These Derivations Are on the Money
"The rich are different from us," F. Scott Fitzgerald supposedly told Ernest Hemingway.
"Yes," Hemingway is said to have replied. "They have more money." And he might have added, "and more monikers."
But where did our many terms for the wealthy originate?
The one percent -- Using a number to refer to disparities in economic status surfaced as early as colonial times. In 1765, a letter published in the New York Gazette asked: "Is it equitable that 99 ... should suffer for the Extravagance or Grandeur of one?"
By the mid-20th century, the use of "the 99 percent" and "the one percent" was widespread. In 1940, George Orwell complained that aristocrats were oblivious to "the other 99 percent of the population," and in 1947, Aldous Huxley referred to "the one percent ... who call the tune."
The popularity of the phrase was propelled both by Jamie Johnson's 2006 film "The One Percent," a documentary about the growing wealth gap in the U.S., and by the adoption of the term by the Occupy Wall Street Movement during the early 2010s.
Upper crust -- The common folk etymology for this term -- that refers to the upper portion of a bread loaf's crust reserved for the aristocrats -- is half-baked.
In fact, the term is simply a metaphorical extension of the "crust" that means "an outer or upper surface or level," as in "pie crust." So the "upper crust" is the top layer of society.
Plutocrats/Plutocracy -- In ancient Greek, "plutous" meant "wealth," and the suffix "-cracy" meant "power," so the English word for "rule by the wealthy" was "plutocracy."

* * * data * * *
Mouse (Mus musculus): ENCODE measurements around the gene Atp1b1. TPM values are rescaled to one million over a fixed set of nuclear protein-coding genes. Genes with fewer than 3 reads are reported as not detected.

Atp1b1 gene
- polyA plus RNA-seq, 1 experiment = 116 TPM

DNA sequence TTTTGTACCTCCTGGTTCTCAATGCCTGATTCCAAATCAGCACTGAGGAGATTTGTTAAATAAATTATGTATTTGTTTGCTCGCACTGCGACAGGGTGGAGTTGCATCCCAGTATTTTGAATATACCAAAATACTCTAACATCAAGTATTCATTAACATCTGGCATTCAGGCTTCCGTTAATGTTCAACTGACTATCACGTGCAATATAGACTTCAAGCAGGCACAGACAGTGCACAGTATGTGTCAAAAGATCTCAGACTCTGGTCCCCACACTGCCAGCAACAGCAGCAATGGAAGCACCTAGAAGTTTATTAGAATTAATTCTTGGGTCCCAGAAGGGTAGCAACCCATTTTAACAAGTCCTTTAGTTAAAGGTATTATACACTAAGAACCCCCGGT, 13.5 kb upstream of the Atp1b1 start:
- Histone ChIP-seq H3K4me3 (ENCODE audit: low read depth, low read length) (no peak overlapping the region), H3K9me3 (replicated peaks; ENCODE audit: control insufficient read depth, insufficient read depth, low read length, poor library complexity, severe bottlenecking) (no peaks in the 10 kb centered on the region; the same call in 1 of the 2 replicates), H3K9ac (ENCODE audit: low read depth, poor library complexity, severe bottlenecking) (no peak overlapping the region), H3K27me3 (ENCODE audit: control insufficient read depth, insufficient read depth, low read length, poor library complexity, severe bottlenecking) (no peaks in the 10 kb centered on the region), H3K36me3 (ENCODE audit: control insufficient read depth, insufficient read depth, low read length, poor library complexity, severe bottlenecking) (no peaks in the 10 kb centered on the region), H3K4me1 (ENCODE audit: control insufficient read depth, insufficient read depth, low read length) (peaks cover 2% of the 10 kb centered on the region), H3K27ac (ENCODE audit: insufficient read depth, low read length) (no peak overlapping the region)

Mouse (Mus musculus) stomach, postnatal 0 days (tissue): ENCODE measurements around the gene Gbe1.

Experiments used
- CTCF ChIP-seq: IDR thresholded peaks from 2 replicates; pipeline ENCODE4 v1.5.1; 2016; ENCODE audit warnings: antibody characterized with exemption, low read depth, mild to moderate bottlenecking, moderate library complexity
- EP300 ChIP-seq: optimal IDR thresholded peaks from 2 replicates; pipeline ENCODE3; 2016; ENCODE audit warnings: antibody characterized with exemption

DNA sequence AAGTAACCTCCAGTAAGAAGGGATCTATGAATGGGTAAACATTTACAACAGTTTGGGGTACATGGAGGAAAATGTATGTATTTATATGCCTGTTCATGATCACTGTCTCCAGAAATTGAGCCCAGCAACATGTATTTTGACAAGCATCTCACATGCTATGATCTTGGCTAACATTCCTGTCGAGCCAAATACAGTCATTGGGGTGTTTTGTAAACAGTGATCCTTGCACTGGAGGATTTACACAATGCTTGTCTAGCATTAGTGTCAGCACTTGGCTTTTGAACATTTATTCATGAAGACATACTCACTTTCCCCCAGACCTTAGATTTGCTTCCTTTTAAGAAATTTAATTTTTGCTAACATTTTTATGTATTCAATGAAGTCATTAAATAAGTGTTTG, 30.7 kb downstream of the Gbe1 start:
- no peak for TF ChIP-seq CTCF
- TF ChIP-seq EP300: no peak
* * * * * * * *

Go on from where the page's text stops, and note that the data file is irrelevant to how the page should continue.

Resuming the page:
Because riches, such as gold and silver, came from beneath the ground (instead of from hedge funds and derivatives), the Romans named their god of the underworld realm "Pluto."
By contrast, "oligarchy," from the Greek "oligos" (few), means "rule by a small number of people," and "kleptocracy," from the Greek kleptes (thief, cheater) means "government by rulers who enrich themselves at the expense of the people."
Blue bloods -- The light-complexioned families of Castile in Spain were very proud of their "pure" ancestry. To prove that they had no foreign blood, they would point to the "sangre azul" (blue blood) that was especially visible in their veins because of its contrast with their white skin.
During the 1830s, the Spanish term "sangre azul" entered English as "blue blood," meaning a person of nobility or wealth. The long-running TV series "Blue Bloods" about a family of police officers has kept this term in "circulation."
Rob Kyff, a teacher and writer in West Hartford, Connecticut, invites your language sightings. His new book, "Mark My Words," is available for $9.99 on Amazon.com. Send your reports of misuse and abuse, as well as examples of good writing, via email to WordGuy@aol.com or by regular mail to Rob Kyff, Creators Syndicate, 737 3rd Street, Hermosa Beach, CA 90254.Copyright 2021 Creators Syndicate Inc.